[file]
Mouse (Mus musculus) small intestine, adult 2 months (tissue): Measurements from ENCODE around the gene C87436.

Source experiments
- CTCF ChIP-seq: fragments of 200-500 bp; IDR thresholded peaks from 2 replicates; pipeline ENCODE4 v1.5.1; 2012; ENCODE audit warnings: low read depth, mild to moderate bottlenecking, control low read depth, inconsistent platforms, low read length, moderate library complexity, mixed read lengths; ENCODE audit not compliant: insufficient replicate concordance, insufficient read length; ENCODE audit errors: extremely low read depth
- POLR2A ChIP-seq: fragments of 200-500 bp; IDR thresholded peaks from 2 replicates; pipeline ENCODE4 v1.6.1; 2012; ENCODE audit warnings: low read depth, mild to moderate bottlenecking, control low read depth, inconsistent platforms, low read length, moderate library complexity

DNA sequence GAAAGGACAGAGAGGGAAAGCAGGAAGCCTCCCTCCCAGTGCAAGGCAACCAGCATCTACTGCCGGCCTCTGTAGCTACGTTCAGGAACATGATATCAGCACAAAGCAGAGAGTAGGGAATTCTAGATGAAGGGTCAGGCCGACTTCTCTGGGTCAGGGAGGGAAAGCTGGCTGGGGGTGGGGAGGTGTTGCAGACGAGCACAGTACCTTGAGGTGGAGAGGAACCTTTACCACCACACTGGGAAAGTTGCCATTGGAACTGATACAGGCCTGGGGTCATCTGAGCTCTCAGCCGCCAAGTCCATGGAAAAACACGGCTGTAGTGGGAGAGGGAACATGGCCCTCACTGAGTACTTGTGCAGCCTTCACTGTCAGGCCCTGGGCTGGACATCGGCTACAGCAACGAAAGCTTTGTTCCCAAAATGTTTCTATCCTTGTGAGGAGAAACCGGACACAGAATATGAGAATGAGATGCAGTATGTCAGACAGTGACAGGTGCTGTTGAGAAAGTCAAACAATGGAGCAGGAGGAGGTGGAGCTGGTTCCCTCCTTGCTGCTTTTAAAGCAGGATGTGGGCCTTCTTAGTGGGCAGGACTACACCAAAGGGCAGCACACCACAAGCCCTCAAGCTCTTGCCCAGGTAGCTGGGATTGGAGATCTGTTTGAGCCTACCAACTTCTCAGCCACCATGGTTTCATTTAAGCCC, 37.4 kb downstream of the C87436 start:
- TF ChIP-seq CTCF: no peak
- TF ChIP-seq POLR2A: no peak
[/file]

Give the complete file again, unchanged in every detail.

Mouse (Mus musculus) small intestine, adult 2 months (tissue): Measurements from ENCODE around the gene C87436.

Source experiments
- CTCF ChIP-seq: fragments of 200-500 bp; IDR thresholded peaks from 2 replicates; pipeline ENCODE4 v1.5.1; 2012; ENCODE audit warnings: low read depth, mild to moderate bottlenecking, control low read depth, inconsistent platforms, low read length, moderate library complexity, mixed read lengths; ENCODE audit not compliant: insufficient replicate concordance, insufficient read length; ENCODE audit errors: extremely low read depth
- POLR2A ChIP-seq: fragments of 200-500 bp; IDR thresholded peaks from 2 replicates; pipeline ENCODE4 v1.6.1; 2012; ENCODE audit warnings: low read depth, mild to moderate bottlenecking, control low read depth, inconsistent platforms, low read length, moderate library complexity

DNA sequence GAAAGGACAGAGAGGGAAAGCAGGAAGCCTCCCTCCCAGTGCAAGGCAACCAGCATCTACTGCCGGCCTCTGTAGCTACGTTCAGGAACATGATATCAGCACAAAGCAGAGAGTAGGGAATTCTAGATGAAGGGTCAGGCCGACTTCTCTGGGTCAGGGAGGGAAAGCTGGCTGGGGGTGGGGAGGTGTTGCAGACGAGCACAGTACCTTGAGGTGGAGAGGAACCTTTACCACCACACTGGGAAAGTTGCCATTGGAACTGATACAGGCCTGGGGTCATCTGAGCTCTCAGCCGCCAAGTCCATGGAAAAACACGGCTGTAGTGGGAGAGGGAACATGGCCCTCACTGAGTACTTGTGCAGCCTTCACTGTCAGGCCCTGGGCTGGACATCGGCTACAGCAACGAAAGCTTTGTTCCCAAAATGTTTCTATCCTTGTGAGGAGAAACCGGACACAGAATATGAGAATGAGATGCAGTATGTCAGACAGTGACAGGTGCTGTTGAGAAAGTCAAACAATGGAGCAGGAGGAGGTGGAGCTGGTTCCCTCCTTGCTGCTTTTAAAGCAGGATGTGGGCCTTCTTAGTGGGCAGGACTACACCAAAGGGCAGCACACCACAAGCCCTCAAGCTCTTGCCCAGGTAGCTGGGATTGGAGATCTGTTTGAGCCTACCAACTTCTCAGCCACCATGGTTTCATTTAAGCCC, 37.4 kb downstream of the C87436 start:
- TF ChIP-seq CTCF: no peak
- TF ChIP-seq POLR2A: no peak